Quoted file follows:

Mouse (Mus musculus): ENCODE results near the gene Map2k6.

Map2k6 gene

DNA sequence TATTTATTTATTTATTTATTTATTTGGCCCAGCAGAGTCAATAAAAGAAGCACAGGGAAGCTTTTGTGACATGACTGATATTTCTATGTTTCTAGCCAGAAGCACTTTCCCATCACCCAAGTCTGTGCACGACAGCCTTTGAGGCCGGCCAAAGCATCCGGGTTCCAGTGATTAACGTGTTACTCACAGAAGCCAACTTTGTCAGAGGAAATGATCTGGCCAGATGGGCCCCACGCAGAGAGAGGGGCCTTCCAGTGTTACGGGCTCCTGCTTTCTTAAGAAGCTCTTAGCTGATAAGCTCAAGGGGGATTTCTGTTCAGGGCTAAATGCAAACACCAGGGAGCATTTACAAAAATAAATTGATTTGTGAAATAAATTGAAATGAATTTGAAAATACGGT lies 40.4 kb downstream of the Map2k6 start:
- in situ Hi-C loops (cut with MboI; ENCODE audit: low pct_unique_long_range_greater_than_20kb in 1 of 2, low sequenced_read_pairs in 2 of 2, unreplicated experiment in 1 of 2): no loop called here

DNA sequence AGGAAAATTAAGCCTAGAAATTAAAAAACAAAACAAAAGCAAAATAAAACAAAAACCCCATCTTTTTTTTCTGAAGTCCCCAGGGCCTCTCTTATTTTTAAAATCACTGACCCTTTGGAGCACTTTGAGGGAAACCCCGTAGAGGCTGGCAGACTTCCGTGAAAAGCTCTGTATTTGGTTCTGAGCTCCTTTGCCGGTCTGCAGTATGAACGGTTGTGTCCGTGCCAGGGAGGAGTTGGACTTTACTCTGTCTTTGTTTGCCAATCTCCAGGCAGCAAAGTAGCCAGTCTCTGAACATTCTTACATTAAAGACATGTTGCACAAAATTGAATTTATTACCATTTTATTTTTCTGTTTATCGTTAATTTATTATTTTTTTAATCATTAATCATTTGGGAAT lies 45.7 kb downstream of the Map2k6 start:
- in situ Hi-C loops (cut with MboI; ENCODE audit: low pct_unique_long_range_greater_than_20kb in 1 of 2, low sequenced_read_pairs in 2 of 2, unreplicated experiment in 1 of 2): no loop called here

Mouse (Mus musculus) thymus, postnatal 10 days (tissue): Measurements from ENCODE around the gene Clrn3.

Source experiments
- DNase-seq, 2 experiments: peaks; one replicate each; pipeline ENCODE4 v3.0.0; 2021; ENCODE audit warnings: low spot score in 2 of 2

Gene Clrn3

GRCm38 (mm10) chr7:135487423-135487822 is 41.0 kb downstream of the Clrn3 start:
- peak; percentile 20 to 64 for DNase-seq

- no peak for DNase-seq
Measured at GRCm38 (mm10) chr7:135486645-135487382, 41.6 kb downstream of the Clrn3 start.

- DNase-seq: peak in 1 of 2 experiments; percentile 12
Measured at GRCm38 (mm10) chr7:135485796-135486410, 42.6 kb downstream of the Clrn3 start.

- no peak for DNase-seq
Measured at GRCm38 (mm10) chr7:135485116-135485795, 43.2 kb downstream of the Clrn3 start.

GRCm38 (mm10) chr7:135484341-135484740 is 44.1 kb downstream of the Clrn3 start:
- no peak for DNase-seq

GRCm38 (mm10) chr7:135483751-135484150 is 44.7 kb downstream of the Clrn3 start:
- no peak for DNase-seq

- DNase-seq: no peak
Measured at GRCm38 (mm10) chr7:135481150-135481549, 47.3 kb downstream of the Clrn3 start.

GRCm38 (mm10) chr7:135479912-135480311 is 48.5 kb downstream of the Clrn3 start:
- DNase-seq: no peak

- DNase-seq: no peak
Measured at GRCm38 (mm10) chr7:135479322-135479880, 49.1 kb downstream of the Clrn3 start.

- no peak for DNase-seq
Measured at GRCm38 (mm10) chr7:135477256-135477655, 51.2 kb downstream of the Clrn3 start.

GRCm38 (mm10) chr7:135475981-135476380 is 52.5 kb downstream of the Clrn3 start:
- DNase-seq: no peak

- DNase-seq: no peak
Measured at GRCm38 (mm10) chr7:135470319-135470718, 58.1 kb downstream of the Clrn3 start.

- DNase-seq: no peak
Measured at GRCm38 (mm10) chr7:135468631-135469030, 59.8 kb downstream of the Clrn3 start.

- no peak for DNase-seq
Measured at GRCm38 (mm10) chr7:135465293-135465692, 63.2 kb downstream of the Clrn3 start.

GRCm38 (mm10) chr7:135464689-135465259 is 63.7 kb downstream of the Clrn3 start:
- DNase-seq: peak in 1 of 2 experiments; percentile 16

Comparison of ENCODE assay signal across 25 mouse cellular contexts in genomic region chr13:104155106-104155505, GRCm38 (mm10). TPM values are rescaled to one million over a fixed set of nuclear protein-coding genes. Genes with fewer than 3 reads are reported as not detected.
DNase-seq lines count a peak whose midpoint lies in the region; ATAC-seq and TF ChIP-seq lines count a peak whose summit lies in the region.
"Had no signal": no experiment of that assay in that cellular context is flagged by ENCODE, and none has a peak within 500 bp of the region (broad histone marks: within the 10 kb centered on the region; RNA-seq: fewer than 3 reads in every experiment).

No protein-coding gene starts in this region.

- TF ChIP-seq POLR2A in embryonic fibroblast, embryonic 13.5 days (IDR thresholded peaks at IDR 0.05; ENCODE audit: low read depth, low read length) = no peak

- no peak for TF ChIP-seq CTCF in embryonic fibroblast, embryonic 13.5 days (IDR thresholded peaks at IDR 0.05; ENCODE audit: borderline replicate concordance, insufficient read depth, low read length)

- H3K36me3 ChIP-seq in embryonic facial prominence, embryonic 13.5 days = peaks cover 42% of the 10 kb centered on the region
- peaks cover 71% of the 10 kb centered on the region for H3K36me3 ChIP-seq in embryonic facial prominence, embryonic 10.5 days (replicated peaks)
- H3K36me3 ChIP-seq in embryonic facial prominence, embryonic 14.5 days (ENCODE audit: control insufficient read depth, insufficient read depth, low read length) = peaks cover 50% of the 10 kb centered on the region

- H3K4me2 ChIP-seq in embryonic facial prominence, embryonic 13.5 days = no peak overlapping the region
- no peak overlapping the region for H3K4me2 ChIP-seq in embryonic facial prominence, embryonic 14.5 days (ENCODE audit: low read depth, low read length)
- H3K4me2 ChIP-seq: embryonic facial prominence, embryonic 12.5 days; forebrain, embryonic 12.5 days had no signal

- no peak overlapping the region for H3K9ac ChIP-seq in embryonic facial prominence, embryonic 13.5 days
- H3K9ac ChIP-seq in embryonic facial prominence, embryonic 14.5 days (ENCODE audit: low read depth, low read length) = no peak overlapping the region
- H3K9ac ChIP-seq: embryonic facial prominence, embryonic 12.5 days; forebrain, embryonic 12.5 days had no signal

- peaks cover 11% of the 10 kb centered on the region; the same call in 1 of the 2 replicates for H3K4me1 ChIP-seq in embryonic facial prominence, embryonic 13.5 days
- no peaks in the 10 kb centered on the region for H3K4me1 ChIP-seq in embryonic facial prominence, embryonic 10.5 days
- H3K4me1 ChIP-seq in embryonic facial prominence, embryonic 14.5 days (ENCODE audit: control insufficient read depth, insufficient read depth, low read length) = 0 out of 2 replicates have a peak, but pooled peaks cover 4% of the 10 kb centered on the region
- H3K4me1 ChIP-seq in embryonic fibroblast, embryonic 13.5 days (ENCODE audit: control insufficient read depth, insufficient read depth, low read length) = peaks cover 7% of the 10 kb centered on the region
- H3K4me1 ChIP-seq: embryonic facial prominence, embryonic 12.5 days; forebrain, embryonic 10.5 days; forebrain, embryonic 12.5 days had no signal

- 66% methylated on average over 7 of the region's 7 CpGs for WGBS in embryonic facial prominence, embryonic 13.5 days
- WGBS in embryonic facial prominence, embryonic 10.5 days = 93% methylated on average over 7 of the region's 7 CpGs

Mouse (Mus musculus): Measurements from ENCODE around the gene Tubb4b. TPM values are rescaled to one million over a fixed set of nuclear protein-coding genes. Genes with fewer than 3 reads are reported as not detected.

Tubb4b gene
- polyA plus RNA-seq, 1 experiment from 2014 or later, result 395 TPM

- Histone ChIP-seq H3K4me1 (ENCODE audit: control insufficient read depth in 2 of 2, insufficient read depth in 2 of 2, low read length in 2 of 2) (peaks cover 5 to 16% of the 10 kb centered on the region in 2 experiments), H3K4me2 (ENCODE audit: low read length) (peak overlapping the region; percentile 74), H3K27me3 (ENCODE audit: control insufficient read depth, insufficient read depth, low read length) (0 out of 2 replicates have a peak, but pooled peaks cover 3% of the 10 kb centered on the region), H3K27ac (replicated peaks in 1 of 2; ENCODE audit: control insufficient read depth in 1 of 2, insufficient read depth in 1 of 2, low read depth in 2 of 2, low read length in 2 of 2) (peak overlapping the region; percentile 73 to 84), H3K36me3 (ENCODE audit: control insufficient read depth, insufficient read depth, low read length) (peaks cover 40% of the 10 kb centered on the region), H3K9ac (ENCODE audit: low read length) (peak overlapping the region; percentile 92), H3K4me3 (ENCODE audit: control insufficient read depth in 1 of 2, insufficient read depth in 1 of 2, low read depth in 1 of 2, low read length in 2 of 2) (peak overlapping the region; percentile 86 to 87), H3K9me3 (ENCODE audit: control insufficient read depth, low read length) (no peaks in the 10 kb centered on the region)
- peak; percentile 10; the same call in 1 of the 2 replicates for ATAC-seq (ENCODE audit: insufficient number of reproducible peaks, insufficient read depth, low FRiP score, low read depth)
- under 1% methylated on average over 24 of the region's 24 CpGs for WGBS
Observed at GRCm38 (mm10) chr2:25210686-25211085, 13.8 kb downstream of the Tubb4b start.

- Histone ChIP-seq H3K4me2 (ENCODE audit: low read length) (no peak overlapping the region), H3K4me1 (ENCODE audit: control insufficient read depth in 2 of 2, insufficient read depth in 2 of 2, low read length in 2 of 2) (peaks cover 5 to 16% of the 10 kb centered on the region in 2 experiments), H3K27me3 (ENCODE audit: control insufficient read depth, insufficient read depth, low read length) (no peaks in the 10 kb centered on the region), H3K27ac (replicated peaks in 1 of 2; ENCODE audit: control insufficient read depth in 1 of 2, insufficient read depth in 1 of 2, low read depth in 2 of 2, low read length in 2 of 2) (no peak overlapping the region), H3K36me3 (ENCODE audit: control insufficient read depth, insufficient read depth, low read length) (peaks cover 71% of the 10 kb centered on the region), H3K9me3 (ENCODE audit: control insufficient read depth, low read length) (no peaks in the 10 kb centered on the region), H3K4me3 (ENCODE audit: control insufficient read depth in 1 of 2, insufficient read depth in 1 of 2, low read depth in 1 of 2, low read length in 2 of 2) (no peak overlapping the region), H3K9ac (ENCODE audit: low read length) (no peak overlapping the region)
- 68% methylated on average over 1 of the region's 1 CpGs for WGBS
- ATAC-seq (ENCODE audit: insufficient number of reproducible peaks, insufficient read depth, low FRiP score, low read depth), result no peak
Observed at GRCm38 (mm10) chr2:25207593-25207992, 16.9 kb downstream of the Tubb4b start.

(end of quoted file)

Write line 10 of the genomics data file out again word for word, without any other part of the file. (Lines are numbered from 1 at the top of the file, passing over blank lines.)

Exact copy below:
Gene Clrn3